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The National Archives has one of the world's richest holdings of historical mapping. There are believed to be more than six million maps and plans, with more added every year.
Ranging from the fourteenth century to the modern day, most date from the seventeenth to the twentieth centuries.
The British Isles and places all round the globe are represented.
The National Archives is not, however, the best place to start your search for:
Many maps remain to be discovered; please contact the Catalogue helpdesk if you find a map or plan which does not appear to be in the Catalogue.
Maps show for example fortifications and mines; pre-nationalisation railway and canal companies; Crown Estate; and maps deposited in legal cases heard in the higher law courts. In addition there are three major surveys: the Tithe Survey of the 1840s; the Valuation Office Survey of around 1910; and the National Farm Survey of the Second World War.
Maps of places overseas were created or used for foreign and colonial business. Many also reflect the planning and conduct of military, naval and air campaigns and operations.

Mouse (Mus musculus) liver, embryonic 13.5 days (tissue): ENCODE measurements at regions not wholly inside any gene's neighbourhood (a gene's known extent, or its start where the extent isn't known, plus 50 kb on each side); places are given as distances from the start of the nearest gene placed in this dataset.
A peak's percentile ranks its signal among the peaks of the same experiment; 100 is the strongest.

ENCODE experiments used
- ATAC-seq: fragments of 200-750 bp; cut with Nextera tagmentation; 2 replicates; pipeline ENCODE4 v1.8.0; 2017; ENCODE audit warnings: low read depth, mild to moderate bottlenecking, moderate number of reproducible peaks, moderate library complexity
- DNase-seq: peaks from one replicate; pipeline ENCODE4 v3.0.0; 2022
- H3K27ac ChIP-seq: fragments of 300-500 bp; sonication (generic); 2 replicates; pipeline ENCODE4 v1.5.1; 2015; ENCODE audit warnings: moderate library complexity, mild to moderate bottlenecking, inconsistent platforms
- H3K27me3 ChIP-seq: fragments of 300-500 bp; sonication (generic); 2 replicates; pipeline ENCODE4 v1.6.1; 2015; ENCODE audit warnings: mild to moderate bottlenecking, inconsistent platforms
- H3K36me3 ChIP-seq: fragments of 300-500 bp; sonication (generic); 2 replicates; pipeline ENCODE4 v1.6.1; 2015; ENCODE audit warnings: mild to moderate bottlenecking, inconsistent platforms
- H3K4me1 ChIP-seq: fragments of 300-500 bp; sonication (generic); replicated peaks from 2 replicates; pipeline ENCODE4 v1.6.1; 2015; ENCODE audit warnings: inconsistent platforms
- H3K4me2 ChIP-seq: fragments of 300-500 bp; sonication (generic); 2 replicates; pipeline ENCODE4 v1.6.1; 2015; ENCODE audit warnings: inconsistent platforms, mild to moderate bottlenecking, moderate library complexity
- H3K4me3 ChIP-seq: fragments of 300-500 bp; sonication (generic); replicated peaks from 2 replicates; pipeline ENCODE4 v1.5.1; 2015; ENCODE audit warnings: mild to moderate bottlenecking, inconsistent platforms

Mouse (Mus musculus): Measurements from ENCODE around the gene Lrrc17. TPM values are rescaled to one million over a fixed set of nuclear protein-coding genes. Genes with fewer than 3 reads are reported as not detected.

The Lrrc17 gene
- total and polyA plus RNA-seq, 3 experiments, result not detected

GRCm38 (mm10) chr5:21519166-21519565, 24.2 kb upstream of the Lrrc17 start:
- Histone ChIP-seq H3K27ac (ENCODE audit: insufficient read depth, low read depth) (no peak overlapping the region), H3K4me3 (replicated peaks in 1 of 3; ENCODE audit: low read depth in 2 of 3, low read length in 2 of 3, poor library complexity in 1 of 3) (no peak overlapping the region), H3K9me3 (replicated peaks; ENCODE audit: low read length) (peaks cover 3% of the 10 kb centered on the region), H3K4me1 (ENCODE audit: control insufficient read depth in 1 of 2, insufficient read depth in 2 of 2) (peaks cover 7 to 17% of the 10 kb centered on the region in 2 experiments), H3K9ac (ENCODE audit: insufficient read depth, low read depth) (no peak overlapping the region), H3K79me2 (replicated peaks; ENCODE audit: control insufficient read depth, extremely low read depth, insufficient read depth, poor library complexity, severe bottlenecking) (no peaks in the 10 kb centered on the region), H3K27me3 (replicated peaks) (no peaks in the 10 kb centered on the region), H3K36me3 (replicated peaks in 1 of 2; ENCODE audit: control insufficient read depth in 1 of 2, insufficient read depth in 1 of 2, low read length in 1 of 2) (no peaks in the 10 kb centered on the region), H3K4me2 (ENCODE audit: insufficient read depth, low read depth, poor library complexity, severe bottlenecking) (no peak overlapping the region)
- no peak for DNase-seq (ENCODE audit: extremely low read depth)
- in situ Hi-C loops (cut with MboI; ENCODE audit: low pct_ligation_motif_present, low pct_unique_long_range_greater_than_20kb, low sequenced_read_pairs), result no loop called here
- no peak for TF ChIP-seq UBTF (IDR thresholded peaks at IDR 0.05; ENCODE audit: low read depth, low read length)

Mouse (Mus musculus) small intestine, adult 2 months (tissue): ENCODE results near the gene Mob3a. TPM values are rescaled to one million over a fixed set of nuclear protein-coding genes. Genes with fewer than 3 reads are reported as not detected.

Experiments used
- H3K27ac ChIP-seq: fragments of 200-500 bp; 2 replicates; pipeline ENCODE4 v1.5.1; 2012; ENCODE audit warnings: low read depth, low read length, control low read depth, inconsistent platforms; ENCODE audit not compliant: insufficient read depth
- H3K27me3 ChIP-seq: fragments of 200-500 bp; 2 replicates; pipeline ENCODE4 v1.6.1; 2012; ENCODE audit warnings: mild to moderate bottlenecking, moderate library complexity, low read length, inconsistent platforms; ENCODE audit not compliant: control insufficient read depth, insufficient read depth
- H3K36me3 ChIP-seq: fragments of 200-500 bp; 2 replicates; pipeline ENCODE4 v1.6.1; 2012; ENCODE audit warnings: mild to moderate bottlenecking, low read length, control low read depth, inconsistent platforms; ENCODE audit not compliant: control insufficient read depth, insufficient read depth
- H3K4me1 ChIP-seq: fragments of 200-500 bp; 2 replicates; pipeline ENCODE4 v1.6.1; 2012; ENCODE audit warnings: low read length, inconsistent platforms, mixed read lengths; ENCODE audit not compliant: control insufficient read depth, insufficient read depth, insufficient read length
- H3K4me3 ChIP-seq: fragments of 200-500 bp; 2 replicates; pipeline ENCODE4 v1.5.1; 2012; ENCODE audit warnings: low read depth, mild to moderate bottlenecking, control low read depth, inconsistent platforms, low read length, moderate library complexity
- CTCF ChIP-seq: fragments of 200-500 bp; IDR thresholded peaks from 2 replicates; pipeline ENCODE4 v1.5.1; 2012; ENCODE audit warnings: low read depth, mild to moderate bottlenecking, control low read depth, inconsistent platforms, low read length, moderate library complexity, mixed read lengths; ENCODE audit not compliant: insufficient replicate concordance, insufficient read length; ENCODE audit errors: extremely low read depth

Many of these maps are unique, either because they are original manuscript drawings or because they are printed items annotated in manuscript. An Admiralty chart, for example, may have been coloured to show the limits of fishing rights agreed in a treaty; an Ordnance Survey map may have been used to show where bombs dropped during the Second World War.
For more detailed information see the Maps in The National Archives research guide.
For advice on how to search for maps see the Using The National Archives to search for Maps, Plans and Architectural Drawings research guide.